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Summer 2017

Puzzle heart.


There’s now a fix for aortic valve disease that doesn’t involve replacing the whole valve and leads to better health outcomes. Dr. J. Scott Rankin in the WVU Heart and Vascular Institute has invented a device that reshapes the valve. The HAART 300 Aortic Annuloplasty Device, manufactured by BioStable Science Engineering Inc., is the first commercially available internal annuloplasty device designed for aortic valve repair. Dr. Vinay Badhwar, executive chair of the WVU Heart and Vascular Institute ,said of Rankin: “He has created a new class of heart operation that could potentially save thousands of patients who currently are otherwise treated with artificial heart valves.” The device is available in Europe and select American heart centers, including WVU.


What if you could preserve buildings and bridges from the furor of earthquakes, hurricanes and tornadoes? There’s a new composite system out of the Benjamin M. Statler College of Engineering and Mineral Resources that can do that. Civil and environmental engineering professor Hota GangaRao and civil engineering PhD student Praveen Majjigapu have developed a system that will increase the strength and endurance of structures and can repair historic or aging structures. The three-piece system consisting of wedge-like parts, reinforcing dowels and composite materials allows buildings and bridges to resist heavier loads and provides a significant amount of shock absorption as well as resistance to moisture and fire.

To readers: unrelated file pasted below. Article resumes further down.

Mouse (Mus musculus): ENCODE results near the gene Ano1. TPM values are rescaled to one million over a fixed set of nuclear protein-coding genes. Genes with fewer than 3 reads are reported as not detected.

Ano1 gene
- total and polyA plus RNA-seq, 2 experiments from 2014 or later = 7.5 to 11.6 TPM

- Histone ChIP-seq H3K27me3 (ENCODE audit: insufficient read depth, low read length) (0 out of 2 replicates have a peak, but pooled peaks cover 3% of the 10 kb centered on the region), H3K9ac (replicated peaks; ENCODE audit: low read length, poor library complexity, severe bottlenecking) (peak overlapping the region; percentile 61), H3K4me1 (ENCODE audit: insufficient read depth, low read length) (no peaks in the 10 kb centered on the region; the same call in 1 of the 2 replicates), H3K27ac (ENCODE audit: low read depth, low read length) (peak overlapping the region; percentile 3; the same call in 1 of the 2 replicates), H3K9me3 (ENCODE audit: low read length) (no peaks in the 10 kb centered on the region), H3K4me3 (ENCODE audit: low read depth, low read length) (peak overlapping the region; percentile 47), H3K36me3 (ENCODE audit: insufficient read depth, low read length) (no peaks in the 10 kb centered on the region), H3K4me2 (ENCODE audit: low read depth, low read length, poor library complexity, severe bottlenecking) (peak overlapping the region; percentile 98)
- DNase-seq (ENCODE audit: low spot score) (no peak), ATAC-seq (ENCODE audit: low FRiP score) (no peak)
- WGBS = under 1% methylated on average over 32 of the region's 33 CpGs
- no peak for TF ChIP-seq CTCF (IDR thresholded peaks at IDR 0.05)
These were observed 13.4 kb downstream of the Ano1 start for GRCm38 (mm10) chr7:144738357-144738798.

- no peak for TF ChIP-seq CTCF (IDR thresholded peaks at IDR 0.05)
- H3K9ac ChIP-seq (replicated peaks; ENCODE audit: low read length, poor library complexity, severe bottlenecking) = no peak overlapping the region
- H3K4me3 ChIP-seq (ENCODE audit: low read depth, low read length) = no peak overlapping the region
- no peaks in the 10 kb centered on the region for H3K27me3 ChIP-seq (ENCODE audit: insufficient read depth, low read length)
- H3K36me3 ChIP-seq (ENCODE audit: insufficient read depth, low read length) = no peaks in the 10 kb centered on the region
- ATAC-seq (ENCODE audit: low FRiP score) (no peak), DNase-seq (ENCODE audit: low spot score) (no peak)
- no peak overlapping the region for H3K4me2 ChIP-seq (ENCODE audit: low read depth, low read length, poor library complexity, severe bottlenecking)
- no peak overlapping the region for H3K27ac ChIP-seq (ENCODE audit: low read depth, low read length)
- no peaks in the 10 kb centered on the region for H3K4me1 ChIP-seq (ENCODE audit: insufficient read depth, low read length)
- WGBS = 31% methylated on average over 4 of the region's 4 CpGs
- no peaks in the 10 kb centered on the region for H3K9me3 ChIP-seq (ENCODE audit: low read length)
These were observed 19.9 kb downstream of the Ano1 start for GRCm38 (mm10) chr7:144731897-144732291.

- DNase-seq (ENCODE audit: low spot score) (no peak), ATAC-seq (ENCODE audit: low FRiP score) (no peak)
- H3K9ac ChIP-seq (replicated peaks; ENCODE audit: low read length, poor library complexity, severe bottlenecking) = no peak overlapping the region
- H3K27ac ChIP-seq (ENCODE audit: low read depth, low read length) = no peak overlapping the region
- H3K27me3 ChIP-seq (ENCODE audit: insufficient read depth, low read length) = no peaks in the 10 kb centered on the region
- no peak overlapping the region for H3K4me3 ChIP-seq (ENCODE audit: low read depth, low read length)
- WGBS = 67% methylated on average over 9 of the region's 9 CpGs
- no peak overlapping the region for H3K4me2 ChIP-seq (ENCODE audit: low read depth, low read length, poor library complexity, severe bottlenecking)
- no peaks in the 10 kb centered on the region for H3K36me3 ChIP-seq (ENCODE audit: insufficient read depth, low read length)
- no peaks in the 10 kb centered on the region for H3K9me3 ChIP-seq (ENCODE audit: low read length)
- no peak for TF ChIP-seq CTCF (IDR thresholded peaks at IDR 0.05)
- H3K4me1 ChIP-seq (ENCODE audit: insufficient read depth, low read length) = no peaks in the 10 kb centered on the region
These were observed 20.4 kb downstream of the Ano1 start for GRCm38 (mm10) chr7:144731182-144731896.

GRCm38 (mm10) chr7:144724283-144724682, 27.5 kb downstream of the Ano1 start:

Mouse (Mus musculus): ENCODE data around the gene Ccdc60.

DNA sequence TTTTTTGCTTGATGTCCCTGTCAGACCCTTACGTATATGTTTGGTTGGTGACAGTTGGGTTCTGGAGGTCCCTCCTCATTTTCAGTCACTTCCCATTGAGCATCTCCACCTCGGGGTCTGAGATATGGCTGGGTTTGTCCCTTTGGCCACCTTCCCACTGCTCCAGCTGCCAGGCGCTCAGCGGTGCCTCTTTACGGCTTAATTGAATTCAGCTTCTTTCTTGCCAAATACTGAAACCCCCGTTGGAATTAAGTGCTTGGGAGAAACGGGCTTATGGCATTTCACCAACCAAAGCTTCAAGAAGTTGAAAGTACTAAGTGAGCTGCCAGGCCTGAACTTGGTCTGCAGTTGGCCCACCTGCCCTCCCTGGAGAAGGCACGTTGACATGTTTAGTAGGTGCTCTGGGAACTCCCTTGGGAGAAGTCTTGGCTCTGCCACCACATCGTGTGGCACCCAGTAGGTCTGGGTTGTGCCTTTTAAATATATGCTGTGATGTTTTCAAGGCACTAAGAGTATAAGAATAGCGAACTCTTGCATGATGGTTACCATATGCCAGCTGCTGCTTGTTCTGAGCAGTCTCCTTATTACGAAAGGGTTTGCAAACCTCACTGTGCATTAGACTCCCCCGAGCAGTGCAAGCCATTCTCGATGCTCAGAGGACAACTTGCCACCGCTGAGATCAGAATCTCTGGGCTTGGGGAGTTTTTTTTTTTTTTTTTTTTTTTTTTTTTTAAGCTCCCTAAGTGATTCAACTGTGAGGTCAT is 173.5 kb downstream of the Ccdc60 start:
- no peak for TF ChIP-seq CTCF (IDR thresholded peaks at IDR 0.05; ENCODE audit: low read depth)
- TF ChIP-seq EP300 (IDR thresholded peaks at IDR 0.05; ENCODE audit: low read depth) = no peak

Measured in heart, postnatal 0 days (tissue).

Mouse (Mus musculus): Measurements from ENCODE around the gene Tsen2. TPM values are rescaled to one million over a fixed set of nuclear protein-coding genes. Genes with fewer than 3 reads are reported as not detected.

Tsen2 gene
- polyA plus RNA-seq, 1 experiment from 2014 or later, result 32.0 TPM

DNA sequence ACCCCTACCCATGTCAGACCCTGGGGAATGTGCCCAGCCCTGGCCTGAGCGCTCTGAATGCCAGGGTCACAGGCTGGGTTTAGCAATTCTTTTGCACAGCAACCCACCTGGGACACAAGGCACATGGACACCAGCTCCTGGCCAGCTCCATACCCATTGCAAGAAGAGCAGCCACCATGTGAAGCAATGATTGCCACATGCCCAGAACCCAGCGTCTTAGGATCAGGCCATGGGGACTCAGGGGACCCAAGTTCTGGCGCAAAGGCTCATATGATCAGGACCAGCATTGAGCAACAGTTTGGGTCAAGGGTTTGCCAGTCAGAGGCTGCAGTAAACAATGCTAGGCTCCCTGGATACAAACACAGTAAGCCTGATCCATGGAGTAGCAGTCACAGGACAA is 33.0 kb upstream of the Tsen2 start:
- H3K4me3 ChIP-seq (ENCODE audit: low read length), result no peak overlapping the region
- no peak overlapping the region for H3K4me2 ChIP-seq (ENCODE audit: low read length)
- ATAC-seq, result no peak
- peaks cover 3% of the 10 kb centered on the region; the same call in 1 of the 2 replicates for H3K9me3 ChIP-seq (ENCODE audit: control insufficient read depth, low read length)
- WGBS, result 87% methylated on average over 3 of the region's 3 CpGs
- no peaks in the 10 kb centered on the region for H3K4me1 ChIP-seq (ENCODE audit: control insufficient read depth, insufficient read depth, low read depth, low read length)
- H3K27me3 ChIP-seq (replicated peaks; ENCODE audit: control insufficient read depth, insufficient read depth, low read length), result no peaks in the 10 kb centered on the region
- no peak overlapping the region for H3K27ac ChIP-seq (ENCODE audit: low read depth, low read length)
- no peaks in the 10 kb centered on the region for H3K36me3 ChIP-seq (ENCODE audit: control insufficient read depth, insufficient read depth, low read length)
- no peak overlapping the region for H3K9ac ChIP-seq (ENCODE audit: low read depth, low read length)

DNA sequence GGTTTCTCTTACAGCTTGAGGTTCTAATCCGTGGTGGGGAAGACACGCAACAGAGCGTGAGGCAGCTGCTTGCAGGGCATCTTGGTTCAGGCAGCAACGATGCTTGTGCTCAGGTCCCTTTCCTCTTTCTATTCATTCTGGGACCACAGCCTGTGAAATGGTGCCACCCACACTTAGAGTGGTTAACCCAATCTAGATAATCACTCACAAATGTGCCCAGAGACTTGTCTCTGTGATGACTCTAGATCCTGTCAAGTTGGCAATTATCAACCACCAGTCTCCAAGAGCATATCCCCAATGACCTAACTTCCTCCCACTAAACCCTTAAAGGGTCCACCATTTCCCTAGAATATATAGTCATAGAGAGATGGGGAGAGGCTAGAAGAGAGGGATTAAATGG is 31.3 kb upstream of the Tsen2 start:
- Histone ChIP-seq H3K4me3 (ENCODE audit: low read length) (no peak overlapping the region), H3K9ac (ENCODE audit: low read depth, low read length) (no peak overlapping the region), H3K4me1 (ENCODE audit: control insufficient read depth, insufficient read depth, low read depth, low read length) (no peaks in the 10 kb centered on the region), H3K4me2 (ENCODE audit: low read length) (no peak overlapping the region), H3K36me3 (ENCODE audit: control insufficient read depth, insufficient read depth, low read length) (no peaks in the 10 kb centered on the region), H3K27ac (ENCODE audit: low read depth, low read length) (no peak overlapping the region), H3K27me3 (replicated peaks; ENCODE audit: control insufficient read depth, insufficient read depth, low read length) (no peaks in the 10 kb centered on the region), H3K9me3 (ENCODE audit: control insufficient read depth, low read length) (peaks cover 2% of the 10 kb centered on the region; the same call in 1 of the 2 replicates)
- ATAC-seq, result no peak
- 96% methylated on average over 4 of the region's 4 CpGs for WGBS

We’re expecting a new world of self-driving cars, but scientists still need to teach the onboard computers a thing or two. Computers still need to be able to identify one object taken from different viewpoints by onboard cameras as being the same object. It’s a fundamental problem of computer vision. One computer scientist, with funding from the National Science Foundation, is measuring the level of confidence a computer has when it determines that images represent the same object. Computer science assistant professor Victor Fragoso is investigating ways a computer can reason about the objects it detects in order to propose solutions to alert the computer of wrong identifications. If left unchecked, this vision problem could leave the car vulnerable to accidents.


A recent graduate’s work is showing that high fructose corn syrup-55, found in soft drinks, promotes a buildup of fat in the liver, which increases non-alcoholic fatty liver disease. Sundus Lateef, BS ’16, Chemistry and Biology, an Honors College graduate, and her advisers found that within eight weeks, mice who only drank high fructose corn syrup-55 developed extensive fat deposits in the liver before becoming obese, with fat being sent to the liver instead of to fat tissues. Lateef was one of 60 undergraduates nationwide selected by the Council on Undergraduate Research to present research to Congress. She worked with professors Janet Tou and Vagner Benedito of the Davis College of Agriculture, Natural Resources and Design to produce “High Fructose Corn Syrup-55 Promotes Triglyceride Accumulation and Alters Fat Metabolism in the Liver,” a paper published in the Journal of Nutritional Biochemistry.